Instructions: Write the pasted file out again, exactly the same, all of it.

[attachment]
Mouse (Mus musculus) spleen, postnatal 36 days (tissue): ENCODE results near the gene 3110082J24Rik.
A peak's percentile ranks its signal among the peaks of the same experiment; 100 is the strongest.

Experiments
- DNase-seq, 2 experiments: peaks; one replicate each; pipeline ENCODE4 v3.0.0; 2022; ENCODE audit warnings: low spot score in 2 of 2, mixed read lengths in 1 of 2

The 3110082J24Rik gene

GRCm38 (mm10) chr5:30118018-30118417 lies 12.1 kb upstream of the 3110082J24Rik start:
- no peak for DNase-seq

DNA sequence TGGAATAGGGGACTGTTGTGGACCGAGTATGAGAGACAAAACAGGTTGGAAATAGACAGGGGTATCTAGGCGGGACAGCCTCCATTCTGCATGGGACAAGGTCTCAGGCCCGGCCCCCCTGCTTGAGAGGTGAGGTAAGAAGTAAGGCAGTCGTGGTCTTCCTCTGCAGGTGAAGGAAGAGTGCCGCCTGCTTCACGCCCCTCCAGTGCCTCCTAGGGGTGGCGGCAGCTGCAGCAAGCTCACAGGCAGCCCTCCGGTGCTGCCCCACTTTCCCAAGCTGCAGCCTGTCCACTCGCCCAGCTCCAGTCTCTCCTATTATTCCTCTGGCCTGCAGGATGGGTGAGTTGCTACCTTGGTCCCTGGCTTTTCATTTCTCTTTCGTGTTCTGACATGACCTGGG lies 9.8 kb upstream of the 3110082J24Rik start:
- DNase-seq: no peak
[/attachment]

Mouse (Mus musculus) spleen, postnatal 36 days (tissue): ENCODE results near the gene 3110082J24Rik.
A peak's percentile ranks its signal among the peaks of the same experiment; 100 is the strongest.

Experiments
- DNase-seq, 2 experiments: peaks; one replicate each; pipeline ENCODE4 v3.0.0; 2022; ENCODE audit warnings: low spot score in 2 of 2, mixed read lengths in 1 of 2

The 3110082J24Rik gene

GRCm38 (mm10) chr5:30118018-30118417 lies 12.1 kb upstream of the 3110082J24Rik start:
- no peak for DNase-seq

DNA sequence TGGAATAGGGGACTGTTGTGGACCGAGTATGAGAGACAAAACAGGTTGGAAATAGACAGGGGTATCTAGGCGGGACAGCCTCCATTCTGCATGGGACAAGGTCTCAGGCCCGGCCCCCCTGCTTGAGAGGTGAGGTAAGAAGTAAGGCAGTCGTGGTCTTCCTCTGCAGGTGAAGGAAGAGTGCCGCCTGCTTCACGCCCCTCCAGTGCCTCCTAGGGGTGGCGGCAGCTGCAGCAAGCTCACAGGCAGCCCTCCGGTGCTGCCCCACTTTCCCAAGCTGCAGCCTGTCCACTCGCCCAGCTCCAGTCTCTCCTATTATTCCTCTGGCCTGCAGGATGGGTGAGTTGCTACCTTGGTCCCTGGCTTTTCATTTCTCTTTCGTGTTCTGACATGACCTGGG lies 9.8 kb upstream of the 3110082J24Rik start:
- DNase-seq: no peak